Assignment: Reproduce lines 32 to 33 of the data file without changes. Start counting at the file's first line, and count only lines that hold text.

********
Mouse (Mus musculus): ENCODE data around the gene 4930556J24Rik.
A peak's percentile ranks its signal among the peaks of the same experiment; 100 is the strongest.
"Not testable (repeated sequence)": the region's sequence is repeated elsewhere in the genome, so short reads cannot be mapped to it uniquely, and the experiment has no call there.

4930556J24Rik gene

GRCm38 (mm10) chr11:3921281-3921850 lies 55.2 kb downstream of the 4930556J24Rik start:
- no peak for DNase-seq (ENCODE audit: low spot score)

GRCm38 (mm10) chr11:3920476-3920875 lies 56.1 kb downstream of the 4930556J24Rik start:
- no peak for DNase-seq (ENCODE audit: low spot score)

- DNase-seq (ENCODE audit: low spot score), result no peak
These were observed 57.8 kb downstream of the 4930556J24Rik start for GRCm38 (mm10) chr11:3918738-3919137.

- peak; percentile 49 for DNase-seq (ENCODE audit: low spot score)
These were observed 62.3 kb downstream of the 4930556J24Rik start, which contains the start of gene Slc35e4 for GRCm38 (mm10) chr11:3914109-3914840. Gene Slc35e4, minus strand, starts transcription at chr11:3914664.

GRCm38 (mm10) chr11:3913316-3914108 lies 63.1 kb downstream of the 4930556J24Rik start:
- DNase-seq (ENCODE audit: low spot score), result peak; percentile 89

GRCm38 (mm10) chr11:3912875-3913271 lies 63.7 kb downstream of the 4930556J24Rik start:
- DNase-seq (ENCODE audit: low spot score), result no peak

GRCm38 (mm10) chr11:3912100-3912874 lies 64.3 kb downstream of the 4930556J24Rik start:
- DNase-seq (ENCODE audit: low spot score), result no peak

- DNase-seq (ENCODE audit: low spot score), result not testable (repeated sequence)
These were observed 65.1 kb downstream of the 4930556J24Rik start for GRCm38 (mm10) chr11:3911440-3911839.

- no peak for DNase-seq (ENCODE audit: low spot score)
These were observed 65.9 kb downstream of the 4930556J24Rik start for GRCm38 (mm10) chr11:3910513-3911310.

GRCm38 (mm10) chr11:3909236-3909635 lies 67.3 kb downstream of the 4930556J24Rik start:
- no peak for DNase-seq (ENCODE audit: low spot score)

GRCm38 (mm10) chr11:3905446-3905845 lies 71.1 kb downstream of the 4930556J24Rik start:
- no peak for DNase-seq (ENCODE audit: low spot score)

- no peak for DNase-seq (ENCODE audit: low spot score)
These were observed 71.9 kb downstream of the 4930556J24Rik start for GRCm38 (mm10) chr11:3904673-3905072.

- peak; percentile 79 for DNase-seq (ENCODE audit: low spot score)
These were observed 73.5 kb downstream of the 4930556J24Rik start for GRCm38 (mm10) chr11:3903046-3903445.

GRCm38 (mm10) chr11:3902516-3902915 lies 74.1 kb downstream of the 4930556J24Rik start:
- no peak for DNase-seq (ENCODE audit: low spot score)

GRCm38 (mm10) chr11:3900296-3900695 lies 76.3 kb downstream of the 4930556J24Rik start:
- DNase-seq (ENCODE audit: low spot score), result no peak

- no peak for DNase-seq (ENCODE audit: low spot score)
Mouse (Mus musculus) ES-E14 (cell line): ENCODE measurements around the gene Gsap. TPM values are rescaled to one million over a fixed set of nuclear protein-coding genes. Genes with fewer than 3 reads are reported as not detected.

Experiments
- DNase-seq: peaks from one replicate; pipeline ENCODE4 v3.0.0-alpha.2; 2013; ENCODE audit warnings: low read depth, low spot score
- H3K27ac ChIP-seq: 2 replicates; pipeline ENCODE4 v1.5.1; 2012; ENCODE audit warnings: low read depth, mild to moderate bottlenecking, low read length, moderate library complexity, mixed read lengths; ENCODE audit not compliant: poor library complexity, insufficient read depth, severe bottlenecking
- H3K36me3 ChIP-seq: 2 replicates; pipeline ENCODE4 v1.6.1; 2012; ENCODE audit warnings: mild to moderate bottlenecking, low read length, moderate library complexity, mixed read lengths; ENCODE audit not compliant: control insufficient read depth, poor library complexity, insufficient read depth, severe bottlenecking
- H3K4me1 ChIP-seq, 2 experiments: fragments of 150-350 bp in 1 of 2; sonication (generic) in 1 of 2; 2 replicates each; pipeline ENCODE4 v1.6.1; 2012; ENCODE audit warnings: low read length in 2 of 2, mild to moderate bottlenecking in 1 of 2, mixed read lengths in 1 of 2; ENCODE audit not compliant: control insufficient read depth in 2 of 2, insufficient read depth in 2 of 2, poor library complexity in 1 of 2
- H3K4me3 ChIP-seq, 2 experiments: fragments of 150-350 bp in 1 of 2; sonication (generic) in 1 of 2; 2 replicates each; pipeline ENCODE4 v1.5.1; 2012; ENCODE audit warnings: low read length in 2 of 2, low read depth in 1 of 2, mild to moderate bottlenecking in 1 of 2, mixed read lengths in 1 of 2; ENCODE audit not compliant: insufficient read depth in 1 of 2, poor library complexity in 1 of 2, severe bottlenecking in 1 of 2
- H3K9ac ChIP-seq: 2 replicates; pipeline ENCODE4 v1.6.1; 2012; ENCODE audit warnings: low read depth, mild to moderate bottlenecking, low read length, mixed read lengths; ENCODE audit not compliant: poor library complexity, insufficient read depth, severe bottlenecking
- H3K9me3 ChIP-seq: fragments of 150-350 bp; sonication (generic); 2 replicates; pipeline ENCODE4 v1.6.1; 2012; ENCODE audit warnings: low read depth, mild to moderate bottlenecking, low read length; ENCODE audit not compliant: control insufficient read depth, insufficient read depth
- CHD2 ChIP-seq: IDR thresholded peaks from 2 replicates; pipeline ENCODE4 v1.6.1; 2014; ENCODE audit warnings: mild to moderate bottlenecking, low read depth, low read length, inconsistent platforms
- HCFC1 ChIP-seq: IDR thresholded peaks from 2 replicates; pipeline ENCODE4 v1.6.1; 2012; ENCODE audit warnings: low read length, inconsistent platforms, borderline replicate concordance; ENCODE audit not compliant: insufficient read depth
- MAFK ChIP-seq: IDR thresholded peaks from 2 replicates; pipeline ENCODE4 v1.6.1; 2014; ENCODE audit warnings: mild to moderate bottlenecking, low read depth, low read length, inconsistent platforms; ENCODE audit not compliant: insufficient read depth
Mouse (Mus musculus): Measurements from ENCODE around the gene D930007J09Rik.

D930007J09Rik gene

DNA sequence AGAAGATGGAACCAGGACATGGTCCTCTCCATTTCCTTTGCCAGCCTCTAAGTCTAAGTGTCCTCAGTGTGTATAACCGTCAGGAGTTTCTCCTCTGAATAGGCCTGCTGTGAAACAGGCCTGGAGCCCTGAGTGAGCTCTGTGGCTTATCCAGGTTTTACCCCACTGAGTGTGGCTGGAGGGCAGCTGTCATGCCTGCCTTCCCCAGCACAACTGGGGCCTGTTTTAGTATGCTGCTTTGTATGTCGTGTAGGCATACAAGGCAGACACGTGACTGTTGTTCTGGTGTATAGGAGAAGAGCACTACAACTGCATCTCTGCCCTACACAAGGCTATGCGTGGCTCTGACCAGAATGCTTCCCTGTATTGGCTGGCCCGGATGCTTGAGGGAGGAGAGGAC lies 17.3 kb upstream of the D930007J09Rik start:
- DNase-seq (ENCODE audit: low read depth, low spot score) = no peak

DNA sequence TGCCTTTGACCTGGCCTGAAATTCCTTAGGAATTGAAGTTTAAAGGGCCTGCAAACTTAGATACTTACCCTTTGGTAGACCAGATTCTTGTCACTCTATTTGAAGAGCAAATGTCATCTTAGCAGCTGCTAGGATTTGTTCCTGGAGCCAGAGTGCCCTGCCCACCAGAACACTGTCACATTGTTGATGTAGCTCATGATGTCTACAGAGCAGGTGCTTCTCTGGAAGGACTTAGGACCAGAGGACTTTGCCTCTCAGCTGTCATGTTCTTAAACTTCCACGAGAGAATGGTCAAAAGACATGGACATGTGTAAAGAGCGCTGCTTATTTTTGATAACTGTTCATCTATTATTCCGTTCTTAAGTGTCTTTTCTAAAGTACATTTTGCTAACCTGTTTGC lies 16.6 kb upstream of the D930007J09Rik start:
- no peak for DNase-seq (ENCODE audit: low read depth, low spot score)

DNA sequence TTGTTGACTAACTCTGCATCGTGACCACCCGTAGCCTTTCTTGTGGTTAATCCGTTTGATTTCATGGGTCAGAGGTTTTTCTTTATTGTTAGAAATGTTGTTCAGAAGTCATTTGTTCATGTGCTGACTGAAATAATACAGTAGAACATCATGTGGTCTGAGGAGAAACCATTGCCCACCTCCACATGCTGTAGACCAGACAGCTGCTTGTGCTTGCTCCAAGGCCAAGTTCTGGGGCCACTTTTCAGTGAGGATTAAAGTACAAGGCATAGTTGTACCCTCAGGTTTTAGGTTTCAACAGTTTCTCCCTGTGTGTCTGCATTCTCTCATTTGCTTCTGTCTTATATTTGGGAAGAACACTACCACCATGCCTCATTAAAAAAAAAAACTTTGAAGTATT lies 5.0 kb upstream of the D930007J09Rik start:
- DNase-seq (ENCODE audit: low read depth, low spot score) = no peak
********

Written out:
- no peak for DNase-seq (ENCODE audit: low spot score)

GRCm38 (mm10) chr11:3900296-3900695 lies 76.3 kb downstream of the 4930556J24Rik start: